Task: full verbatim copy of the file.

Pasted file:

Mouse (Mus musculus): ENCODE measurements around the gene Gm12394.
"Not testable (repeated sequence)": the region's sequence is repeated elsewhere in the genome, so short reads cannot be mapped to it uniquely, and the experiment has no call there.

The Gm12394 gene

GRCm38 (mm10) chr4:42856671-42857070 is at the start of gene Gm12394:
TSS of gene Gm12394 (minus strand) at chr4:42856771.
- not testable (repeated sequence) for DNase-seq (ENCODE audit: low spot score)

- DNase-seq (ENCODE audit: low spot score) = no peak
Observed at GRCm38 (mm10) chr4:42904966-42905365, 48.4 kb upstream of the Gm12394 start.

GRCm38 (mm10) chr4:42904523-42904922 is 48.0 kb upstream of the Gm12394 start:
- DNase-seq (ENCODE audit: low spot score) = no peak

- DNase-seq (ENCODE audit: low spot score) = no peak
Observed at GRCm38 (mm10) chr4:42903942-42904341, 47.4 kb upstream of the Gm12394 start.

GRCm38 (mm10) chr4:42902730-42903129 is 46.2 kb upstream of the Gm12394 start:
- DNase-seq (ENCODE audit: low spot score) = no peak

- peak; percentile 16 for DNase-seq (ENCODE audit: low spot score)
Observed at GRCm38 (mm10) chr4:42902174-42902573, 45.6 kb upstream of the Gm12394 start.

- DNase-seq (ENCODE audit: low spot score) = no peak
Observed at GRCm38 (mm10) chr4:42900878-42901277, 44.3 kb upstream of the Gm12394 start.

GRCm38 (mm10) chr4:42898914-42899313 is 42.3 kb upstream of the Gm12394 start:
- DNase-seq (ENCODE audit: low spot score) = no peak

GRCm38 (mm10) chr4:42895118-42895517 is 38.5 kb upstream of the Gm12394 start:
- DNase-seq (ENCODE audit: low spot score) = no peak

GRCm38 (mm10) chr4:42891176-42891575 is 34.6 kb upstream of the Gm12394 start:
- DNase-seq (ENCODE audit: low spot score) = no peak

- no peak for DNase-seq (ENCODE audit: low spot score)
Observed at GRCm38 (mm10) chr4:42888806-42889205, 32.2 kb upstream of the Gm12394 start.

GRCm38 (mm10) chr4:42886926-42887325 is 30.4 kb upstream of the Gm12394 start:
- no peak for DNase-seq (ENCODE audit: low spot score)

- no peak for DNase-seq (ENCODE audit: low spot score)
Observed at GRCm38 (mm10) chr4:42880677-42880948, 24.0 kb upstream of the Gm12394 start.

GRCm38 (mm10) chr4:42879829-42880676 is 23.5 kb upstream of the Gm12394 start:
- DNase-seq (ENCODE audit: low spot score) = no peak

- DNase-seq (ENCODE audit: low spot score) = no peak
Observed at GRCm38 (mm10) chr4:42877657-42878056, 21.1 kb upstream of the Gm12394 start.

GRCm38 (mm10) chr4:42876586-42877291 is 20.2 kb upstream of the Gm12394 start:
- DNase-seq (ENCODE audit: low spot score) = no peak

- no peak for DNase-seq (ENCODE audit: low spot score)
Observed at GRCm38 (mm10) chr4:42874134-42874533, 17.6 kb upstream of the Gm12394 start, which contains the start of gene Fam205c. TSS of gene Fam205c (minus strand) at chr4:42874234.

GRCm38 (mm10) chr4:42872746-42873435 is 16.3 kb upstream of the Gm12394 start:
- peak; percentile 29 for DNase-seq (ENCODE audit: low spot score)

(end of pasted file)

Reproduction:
Mouse (Mus musculus): ENCODE measurements around the gene Gm12394.
"Not testable (repeated sequence)": the region's sequence is repeated elsewhere in the genome, so short reads cannot be mapped to it uniquely, and the experiment has no call there.

The Gm12394 gene

GRCm38 (mm10) chr4:42856671-42857070 is at the start of gene Gm12394:
TSS of gene Gm12394 (minus strand) at chr4:42856771.
- not testable (repeated sequence) for DNase-seq (ENCODE audit: low spot score)

- DNase-seq (ENCODE audit: low spot score) = no peak
Observed at GRCm38 (mm10) chr4:42904966-42905365, 48.4 kb upstream of the Gm12394 start.

GRCm38 (mm10) chr4:42904523-42904922 is 48.0 kb upstream of the Gm12394 start:
- DNase-seq (ENCODE audit: low spot score) = no peak

- DNase-seq (ENCODE audit: low spot score) = no peak
Observed at GRCm38 (mm10) chr4:42903942-42904341, 47.4 kb upstream of the Gm12394 start.

GRCm38 (mm10) chr4:42902730-42903129 is 46.2 kb upstream of the Gm12394 start:
- DNase-seq (ENCODE audit: low spot score) = no peak

- peak; percentile 16 for DNase-seq (ENCODE audit: low spot score)
Observed at GRCm38 (mm10) chr4:42902174-42902573, 45.6 kb upstream of the Gm12394 start.

- DNase-seq (ENCODE audit: low spot score) = no peak
Observed at GRCm38 (mm10) chr4:42900878-42901277, 44.3 kb upstream of the Gm12394 start.

GRCm38 (mm10) chr4:42898914-42899313 is 42.3 kb upstream of the Gm12394 start:
- DNase-seq (ENCODE audit: low spot score) = no peak

GRCm38 (mm10) chr4:42895118-42895517 is 38.5 kb upstream of the Gm12394 start:
- DNase-seq (ENCODE audit: low spot score) = no peak

GRCm38 (mm10) chr4:42891176-42891575 is 34.6 kb upstream of the Gm12394 start:
- DNase-seq (ENCODE audit: low spot score) = no peak

- no peak for DNase-seq (ENCODE audit: low spot score)
Observed at GRCm38 (mm10) chr4:42888806-42889205, 32.2 kb upstream of the Gm12394 start.

GRCm38 (mm10) chr4:42886926-42887325 is 30.4 kb upstream of the Gm12394 start:
- no peak for DNase-seq (ENCODE audit: low spot score)

- no peak for DNase-seq (ENCODE audit: low spot score)
Observed at GRCm38 (mm10) chr4:42880677-42880948, 24.0 kb upstream of the Gm12394 start.

GRCm38 (mm10) chr4:42879829-42880676 is 23.5 kb upstream of the Gm12394 start:
- DNase-seq (ENCODE audit: low spot score) = no peak

- DNase-seq (ENCODE audit: low spot score) = no peak
Observed at GRCm38 (mm10) chr4:42877657-42878056, 21.1 kb upstream of the Gm12394 start.

GRCm38 (mm10) chr4:42876586-42877291 is 20.2 kb upstream of the Gm12394 start:
- DNase-seq (ENCODE audit: low spot score) = no peak

- no peak for DNase-seq (ENCODE audit: low spot score)
Observed at GRCm38 (mm10) chr4:42874134-42874533, 17.6 kb upstream of the Gm12394 start, which contains the start of gene Fam205c. TSS of gene Fam205c (minus strand) at chr4:42874234.

GRCm38 (mm10) chr4:42872746-42873435 is 16.3 kb upstream of the Gm12394 start:
- peak; percentile 29 for DNase-seq (ENCODE audit: low spot score)